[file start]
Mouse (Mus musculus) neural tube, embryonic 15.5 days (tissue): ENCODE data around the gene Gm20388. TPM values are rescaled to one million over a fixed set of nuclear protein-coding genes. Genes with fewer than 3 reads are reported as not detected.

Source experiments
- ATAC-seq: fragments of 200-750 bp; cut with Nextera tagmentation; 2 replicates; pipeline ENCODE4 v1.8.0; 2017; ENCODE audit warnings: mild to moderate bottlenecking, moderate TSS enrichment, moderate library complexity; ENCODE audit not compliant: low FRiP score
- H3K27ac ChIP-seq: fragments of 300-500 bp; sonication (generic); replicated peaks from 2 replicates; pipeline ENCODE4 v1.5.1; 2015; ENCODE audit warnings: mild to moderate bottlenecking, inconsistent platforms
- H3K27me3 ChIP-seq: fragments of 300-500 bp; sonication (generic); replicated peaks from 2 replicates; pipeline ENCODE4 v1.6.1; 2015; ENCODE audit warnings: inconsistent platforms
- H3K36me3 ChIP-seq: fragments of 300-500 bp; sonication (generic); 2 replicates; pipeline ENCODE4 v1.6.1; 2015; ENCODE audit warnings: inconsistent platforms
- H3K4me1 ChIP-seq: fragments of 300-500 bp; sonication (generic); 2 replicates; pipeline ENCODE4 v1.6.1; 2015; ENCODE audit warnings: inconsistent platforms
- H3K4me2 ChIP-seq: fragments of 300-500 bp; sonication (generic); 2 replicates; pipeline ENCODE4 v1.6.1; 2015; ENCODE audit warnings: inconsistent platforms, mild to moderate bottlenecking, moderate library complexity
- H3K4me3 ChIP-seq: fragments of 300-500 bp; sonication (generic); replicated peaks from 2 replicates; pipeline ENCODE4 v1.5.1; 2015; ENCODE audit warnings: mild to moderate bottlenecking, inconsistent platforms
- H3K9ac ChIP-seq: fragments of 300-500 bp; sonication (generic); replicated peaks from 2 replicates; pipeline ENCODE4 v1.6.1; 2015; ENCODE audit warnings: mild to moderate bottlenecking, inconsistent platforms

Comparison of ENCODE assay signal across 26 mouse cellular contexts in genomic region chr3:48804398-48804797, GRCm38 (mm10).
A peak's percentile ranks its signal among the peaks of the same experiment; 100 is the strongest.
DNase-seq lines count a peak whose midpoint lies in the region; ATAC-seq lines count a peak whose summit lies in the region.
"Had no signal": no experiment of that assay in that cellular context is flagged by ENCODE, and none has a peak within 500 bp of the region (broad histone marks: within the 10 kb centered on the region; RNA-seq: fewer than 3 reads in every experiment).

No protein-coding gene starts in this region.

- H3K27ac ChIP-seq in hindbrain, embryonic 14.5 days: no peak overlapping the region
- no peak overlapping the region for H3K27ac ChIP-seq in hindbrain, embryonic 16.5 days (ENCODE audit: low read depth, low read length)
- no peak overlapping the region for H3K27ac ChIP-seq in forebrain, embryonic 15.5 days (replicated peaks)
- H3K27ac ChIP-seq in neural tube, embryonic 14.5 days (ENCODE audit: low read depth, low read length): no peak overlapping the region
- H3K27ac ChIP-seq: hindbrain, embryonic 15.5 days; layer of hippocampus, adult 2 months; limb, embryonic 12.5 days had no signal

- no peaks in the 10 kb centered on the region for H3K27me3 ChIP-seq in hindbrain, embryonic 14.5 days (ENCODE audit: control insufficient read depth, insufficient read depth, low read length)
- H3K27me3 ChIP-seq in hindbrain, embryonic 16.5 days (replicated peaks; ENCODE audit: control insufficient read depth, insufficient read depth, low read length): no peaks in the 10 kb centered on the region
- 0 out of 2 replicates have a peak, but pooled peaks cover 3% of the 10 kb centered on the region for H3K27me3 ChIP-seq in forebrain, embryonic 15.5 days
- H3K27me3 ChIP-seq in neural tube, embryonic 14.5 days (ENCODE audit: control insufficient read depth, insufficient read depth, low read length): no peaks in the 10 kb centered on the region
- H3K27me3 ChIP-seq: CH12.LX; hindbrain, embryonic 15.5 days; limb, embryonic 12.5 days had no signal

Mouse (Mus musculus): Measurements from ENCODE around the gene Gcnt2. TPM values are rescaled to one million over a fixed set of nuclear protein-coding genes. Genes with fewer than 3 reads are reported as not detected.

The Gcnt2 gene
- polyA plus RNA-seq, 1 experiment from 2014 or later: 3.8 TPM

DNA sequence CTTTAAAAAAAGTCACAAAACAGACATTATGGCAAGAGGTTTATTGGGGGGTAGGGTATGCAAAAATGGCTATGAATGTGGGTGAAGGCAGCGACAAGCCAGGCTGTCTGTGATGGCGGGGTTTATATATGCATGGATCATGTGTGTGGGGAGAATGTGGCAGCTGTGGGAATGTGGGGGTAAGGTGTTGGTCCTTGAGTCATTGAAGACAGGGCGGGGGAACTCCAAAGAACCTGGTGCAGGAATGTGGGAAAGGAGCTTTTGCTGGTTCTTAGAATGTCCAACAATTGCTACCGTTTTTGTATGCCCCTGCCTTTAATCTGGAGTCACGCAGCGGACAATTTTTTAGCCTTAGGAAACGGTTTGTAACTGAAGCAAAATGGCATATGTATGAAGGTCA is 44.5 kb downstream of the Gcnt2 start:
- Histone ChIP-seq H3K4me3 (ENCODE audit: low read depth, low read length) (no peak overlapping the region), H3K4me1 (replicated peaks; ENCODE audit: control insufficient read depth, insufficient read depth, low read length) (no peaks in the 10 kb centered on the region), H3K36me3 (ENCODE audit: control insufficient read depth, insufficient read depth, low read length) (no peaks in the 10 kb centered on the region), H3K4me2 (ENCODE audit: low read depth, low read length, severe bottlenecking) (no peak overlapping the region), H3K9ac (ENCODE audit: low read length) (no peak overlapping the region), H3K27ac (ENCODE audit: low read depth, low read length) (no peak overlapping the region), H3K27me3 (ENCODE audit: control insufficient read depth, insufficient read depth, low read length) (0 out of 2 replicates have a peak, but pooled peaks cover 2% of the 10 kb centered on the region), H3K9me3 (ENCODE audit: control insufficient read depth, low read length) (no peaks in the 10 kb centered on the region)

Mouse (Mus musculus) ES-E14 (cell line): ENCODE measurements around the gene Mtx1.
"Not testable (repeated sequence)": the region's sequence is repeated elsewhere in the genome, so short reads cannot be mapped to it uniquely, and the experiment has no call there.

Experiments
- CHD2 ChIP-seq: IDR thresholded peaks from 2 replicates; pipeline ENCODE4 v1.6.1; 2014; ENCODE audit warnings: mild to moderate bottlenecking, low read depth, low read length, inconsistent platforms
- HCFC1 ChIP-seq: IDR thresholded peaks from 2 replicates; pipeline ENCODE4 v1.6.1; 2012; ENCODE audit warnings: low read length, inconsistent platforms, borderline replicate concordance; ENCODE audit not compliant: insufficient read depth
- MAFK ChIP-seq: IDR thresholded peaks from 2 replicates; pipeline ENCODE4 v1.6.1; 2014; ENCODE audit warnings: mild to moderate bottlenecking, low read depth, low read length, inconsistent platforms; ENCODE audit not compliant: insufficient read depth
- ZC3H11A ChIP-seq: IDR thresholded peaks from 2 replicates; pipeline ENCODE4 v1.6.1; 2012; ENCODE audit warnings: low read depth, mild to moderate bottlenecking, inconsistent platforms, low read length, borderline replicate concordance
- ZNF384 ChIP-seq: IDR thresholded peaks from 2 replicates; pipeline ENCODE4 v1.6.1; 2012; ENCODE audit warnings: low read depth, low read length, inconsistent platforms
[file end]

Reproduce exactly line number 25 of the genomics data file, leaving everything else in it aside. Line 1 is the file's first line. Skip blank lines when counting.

- H3K27me3 ChIP-seq: CH12.LX; hindbrain, embryonic 15.5 days; limb, embryonic 12.5 days had no signal